Opposition procedure introduced in Hungary


Significant amendments to the Hungarian Trademark Act 1997 have come into force following Hungary's accession to the European Union. The changes have been adopted to ensure, among other things, that Hungarian trademark law fully complies with EU law. The amendments have brought into effect fundamental changes to the Hungarian trademark registration system, the most important of which is the introduction of an opposition procedure.

Up until May 1 2004, the Hungarian Patent Office (HPO) examined both relative and absolute grounds of refusal ex officio. With the introduction of the opposition system, the HPO will no longer examine relative grounds of refusal, unless cited by the holder of a prior right in an opposition procedure. Nevertheless, the HPO will conduct a search for prior trademark rights and will send the search results to the applicant. The amendments provide that the application cannot be published until one month after the applicant receives the HPO's search results, in order to allow time for the applicant to consider whether it intends to pursue the registration procedure in view of the search results. In any case, the HPO no longer has the power to reject, on its own initiative, a trademark application on relative grounds. This means that owners of Hungarian trademarks will have to take a more active role in monitoring applications so that they can bring opposition actions against applicants seeking to register similar marks. However, they can request that the HPO notify them whenever the HPO cites their trademarks in the search results provided to a trademark applicant for a fee of Ft6,000 per month (approximately €24). This notification procedure can be requested for a maximum of one year at a time.

An opposition can be filed with the HPO within three months of the publication of a trademark application in the HPO's official gazette. The opposing party must clearly state the reasons for the opposition and enclose all supporting evidence. Opponents are advised to state all the relative grounds of refusal in their oppositions because the HPO will not take into consideration any additional reasons once the three-month period expires. The official fee for filing an opposition is Ft60,000 (approximately €240).

Three-member panels will decide opposition actions before the HPO. The HPO will base its decision on the parties' written submissions, unless (i) it considers that it is necessary to hold a hearing, or (ii) any of the parties request that a hearing be held. The trademark applicant can request the HPO to require the opponent to furnish appropriate evidence on the genuine use of its earlier trademark. The opposition will be rejected if the opponent fails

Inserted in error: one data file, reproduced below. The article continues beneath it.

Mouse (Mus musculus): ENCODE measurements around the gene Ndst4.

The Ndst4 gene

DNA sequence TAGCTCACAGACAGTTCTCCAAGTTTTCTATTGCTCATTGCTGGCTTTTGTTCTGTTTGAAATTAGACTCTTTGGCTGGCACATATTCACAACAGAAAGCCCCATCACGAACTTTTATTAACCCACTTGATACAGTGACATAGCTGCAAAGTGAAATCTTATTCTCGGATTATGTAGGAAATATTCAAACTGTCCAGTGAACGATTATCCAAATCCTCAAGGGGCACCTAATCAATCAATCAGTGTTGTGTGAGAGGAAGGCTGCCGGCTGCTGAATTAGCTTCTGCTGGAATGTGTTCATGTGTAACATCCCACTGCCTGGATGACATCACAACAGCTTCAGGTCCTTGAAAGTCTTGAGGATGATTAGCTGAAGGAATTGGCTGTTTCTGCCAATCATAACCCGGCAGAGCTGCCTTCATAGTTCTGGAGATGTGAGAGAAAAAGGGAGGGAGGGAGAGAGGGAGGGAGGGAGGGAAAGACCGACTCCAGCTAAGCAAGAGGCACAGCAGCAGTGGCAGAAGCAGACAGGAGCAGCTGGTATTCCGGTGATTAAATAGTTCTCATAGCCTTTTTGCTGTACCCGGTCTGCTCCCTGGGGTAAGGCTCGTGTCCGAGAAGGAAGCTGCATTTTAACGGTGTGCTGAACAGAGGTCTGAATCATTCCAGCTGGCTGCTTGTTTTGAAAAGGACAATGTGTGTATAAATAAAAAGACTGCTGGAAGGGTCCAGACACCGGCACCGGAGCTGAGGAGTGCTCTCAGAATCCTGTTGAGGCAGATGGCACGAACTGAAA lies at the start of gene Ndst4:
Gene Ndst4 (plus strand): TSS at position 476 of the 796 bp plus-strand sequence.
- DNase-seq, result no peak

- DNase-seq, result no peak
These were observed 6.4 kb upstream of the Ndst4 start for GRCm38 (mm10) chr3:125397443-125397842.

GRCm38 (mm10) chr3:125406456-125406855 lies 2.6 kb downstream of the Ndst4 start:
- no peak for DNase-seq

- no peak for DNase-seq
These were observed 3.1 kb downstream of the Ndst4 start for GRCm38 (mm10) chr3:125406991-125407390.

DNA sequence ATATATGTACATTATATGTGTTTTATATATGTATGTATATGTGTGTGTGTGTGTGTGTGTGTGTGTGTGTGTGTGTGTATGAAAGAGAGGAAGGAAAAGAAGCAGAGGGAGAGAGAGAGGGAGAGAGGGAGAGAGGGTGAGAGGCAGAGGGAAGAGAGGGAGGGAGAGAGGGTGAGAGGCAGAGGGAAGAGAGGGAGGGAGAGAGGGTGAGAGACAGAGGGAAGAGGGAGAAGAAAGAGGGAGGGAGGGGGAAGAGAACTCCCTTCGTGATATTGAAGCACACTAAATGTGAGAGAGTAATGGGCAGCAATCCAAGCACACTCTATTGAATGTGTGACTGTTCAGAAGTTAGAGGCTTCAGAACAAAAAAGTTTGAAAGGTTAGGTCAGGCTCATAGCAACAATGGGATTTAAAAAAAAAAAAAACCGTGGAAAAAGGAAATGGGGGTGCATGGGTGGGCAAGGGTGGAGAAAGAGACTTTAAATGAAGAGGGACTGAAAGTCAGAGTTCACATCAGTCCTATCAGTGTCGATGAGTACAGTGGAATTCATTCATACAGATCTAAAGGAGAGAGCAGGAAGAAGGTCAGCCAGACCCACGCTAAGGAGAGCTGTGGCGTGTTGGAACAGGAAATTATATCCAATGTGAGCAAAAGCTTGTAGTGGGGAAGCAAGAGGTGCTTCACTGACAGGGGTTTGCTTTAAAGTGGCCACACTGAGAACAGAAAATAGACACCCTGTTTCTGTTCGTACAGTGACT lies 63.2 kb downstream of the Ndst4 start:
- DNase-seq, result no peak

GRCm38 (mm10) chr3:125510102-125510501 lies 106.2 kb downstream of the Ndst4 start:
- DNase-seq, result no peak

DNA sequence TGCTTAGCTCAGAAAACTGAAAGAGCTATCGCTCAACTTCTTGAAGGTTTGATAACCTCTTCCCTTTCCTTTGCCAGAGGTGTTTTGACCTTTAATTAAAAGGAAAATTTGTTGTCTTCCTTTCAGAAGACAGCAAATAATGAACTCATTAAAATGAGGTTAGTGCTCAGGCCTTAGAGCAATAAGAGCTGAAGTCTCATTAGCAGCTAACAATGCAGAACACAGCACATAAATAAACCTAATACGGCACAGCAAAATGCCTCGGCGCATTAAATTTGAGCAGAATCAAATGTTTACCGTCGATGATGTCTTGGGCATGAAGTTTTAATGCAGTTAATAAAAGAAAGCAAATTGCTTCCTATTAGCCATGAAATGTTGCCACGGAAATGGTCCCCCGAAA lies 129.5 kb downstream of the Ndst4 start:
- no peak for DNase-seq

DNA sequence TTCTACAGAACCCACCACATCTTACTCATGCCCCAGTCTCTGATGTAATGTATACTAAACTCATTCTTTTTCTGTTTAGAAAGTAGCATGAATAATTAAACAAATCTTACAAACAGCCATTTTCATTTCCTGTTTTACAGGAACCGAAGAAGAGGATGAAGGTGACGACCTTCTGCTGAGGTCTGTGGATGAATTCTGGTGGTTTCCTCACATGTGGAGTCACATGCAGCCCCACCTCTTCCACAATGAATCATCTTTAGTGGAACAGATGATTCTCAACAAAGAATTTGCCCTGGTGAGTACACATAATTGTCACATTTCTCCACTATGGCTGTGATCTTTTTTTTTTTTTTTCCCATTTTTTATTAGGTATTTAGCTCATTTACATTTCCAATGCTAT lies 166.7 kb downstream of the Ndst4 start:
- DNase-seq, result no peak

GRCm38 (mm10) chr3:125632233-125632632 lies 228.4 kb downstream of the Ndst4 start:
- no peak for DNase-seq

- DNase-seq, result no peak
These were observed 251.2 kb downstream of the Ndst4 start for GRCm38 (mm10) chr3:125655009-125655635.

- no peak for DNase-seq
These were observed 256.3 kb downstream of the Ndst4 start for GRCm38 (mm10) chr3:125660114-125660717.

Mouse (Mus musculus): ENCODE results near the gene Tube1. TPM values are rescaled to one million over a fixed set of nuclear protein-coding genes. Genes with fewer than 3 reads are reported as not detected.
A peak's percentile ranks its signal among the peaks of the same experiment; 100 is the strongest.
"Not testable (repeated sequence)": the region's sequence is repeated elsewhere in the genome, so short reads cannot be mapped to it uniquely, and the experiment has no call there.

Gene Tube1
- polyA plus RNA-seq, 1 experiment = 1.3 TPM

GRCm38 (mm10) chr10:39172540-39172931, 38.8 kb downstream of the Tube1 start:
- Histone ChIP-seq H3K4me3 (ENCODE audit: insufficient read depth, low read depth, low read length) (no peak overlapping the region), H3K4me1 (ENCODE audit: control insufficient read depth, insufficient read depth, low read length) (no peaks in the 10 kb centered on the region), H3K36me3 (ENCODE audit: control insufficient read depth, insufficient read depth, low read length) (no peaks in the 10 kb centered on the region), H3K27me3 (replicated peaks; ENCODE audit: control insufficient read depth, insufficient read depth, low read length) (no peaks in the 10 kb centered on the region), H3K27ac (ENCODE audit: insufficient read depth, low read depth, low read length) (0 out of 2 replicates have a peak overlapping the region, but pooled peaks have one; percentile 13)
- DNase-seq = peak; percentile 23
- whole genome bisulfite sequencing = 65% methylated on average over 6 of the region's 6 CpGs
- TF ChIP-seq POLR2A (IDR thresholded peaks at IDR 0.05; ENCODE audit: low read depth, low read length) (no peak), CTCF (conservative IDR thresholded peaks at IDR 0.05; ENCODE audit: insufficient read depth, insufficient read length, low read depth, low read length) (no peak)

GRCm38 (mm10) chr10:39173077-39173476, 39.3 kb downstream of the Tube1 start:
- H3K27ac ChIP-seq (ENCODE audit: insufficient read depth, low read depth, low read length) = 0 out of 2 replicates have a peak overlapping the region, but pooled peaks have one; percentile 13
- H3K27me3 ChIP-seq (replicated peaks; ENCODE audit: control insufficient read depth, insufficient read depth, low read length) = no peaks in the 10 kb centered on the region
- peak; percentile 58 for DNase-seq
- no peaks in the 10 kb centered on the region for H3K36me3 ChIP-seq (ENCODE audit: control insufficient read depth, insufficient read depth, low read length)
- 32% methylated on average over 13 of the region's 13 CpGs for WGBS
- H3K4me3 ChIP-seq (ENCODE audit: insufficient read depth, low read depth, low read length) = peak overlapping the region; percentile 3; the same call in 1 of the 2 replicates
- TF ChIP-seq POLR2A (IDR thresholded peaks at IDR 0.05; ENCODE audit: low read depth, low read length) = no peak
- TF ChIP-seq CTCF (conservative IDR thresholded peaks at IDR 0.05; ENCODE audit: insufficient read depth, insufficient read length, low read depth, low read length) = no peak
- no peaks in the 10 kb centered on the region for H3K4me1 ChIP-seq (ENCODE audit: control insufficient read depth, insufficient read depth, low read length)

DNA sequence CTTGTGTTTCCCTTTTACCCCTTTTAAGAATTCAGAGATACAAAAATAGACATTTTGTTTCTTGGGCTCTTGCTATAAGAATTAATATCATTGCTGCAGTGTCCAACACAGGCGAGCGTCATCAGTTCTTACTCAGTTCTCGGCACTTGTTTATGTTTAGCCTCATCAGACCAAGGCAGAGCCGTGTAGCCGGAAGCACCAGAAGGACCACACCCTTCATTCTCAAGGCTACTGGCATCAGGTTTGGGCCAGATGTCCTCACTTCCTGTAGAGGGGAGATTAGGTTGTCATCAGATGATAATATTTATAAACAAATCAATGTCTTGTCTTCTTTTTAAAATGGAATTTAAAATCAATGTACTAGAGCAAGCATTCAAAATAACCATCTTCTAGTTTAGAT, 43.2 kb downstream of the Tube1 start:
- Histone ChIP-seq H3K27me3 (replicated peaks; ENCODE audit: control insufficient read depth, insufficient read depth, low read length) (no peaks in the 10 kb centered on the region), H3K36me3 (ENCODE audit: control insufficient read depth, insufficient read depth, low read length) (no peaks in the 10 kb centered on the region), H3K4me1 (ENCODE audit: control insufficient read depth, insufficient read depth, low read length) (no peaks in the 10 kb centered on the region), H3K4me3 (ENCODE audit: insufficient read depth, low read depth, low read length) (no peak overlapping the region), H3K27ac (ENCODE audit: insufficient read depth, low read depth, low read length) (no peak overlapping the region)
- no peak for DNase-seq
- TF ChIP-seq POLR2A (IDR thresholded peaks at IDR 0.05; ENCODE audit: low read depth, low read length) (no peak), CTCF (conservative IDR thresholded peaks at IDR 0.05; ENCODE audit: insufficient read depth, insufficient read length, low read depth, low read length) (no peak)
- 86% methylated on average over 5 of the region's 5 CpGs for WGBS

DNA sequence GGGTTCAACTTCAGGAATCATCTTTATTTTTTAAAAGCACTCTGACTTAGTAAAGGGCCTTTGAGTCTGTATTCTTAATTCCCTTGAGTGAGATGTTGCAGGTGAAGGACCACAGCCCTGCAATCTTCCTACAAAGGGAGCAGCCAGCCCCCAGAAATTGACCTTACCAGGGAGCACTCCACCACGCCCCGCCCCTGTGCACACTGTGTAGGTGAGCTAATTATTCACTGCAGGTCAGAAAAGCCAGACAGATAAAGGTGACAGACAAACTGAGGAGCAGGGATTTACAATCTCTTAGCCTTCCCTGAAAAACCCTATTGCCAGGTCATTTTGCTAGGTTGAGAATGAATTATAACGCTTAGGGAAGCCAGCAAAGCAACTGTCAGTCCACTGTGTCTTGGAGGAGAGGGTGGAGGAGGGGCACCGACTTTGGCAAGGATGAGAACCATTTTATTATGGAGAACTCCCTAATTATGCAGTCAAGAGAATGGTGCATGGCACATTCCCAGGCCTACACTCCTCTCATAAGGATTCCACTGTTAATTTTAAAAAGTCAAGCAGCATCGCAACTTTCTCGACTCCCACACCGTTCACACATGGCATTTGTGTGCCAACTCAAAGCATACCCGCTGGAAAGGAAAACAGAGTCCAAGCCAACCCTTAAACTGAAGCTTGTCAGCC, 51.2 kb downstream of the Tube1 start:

• to prove the genuine use of its trademark;

  • to respond to the request for evidence; or

  • to appear at the HPO's hearing.

Both the opponent and the applicant can request judicial review of the HPO's decision from the Metropolitan Court. Metropolitan Court resolutions can be appealed to the Metropolitan Court of Appeals, whose decision is final and binding.

It is important to note that the amendments do not affect the general rule that the trademark registration procedure can be deemed to be completed only when a formal decision is issued to grant or reject the trademark application.

Some of the other important amendments include the following:

  • The introduction of the European Economic Area-wide exhaustion of trademark rights, as opposed to the previously effective principle of national exhaustion.

  • The removal of the requirement that EU nationals must be represented by a patent attorney or an attorney-at-law in proceedings before the HPO.

  • The introduction of a new ground for revocation of trademark protection where a trademark owner ceases to exist and has no legal successor.

  • The details of trademark applications will no longer be kept secret prior to publication. Under the previous system, third parties did not have access to trademark applications until approximately two months after the filing date.

  • The Metropolitan Court now has exclusive jurisdiction in cases involving the infringement of a Community trademark in Hungary and in cases concerning the prohibition of the use of a Community trademark under Articles 106, 107 and 142(a) of the Community Trademark Regulation.

  • The introduction of so-called interface rules that clarify the relationship between the Hungarian trademark regime and both the Community trademark system and the Madrid System for the International Registration of Marks.

Péter Sipos, Martonyi és Kajtár Baker & McKenzie, Budapest

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